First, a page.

My kids are grown and they are thriving
Author’s note: This a deeply personal essay, but I felt it was an important experience for other single moms to hear.
“Single mom” is a label I never wanted. It’s especially a situation I never, ever wanted for my children.
I was raised in a home of divorce. My parents’ had a messy divorce, and we “kids” suffered a lot of loss.
The thought of my kids having to endure a similar pain, quite literally, made me sick to my stomach.
Life, though, rarely turns out as we plan, as you know.
I tend to dwell on the bad stuff and worry. When it comes to my kids, I wanted them to have the “perfect” childhood.
Because addiction is a factor in our family, my kids have had limited contact with the rest of our family for about seven years.
There have been moments in those seven years when I have agonized over what our children have experienced. How will they turn out? Will they be okay with, literally, just me?
It’s true my daughters have experienced a different life than I had wanted for them.
Well, here’s the twist; What if it’s been a good thing? What if my plan for them wasn’t the best plan for them?
Our daughters are two amazing young women.
I’m not advocating divorce. I am, however, seeing some huge silver linings I never expected.
My oldest is in her early twenties. She is one of the strongest women I know, both literally and figuratively.
She’s unconventional, ballsy, a tremendous athlete, adventurous, tenacious like a bulldog, super smart and able to embrace new ideas.
It’s was bumpy for awhile with this one. She was angry, for good reason, and I was the available target.
There are always things a parent regrets; it’s the nature of the beast. I can say, however, with absolute confidence, I’ve given her all tools in my toolbox, and she’s going to do amazing things.
She’s already doing amazing things. In the last year, she and her partner have visited the Rockies, Hawaii and Belize. I didn’t help with a dime.
I wish I’d been able to help, but my kids know as adults, they must be fully self-supporting. Those vacations weren’t taken on credit, they were taken with saved cash.
This brings us to my youngest. Working on her license, but already purchased a car with her own funds. Paid in cash with money earned from a dog-walking business.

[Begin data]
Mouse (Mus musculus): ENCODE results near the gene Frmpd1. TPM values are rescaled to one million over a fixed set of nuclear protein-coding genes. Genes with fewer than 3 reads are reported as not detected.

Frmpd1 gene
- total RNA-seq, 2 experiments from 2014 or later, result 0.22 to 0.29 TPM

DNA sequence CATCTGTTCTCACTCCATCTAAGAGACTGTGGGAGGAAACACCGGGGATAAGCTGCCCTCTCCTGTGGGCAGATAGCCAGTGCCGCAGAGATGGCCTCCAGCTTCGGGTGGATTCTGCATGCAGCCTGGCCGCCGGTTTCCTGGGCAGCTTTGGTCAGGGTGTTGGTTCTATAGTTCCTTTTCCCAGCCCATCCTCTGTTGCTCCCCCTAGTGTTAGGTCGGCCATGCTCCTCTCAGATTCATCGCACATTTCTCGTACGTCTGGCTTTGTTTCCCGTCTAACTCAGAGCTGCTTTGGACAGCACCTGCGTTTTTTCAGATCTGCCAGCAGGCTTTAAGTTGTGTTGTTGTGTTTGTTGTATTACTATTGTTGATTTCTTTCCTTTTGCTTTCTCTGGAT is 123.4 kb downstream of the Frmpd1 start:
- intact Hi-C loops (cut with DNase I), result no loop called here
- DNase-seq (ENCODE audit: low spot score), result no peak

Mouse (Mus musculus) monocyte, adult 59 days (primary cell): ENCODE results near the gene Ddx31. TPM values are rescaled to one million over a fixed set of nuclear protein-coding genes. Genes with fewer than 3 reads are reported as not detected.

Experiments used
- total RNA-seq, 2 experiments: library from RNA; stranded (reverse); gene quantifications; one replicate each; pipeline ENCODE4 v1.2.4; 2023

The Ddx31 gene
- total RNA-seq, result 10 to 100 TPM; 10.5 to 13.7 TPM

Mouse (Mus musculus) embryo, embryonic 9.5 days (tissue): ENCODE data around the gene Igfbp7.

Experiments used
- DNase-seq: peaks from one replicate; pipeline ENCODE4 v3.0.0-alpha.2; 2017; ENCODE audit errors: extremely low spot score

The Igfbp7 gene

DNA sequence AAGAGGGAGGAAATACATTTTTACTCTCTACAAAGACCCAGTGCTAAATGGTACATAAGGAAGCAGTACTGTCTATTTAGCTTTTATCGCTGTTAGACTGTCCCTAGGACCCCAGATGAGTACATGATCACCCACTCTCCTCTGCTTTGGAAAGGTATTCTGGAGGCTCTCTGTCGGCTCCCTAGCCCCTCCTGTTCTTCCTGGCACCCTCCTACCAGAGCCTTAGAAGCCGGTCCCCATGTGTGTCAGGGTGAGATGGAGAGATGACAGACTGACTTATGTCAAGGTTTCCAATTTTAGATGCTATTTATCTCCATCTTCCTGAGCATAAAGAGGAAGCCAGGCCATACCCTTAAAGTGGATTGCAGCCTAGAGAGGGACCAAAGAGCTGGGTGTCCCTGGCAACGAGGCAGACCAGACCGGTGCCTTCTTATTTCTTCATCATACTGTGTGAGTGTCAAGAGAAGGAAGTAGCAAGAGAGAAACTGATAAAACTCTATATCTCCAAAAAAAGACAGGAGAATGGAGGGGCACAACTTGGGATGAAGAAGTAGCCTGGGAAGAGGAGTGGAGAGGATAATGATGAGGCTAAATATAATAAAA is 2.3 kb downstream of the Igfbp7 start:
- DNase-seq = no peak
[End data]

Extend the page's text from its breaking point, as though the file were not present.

She has an envelope started to buy a house someday.
My youngest daughter is kind, bright, creative, cool, amazing with dogs and kids, out-going, savvy and confident. She has an amazing fashion sense, or the “gift” as we call it.
Because of addiction, she has learned how to say, “No,” when she needs draw a line.
They aren’t perfect. I’m not perfect. But, they are going to be okay. This was my worst fear seven years ago. The thought my kids would experience a life-altering pain making their adult lives more difficult.
What I’ve discovered is absolutely unexpected on my part. They experienced a life-altering pain, but they have come out better people. I believe their adult lives will actually be easier, rather than harder.
Both know the value of asking for help, getting help, finding support, saving money, setting professional boundaries and being able to financially support oneself. Most importantly, both our daughters have compassion. They know what it’s like to feel loss. They are kind.
As I move into this next phase of my life, I’m exhaling. The unknown is now known.
While I won’t be spending my later years how I imagined, I’m surprised to find I’m excited about what’s ahead.
I was given a challenging situation, and I did okay.
Like, I’ve always said, raising a kid is like raising a good dog; success requires a daily commitment and insane consistency.
It’s very cool to have stepped up-to-the plate. Now, I get to stand back and watch all that hard work amount to something.
Hang in there ladies. It’s never fair. It just isn’t. HOWEVER, things may actually turn out better than you originally planned.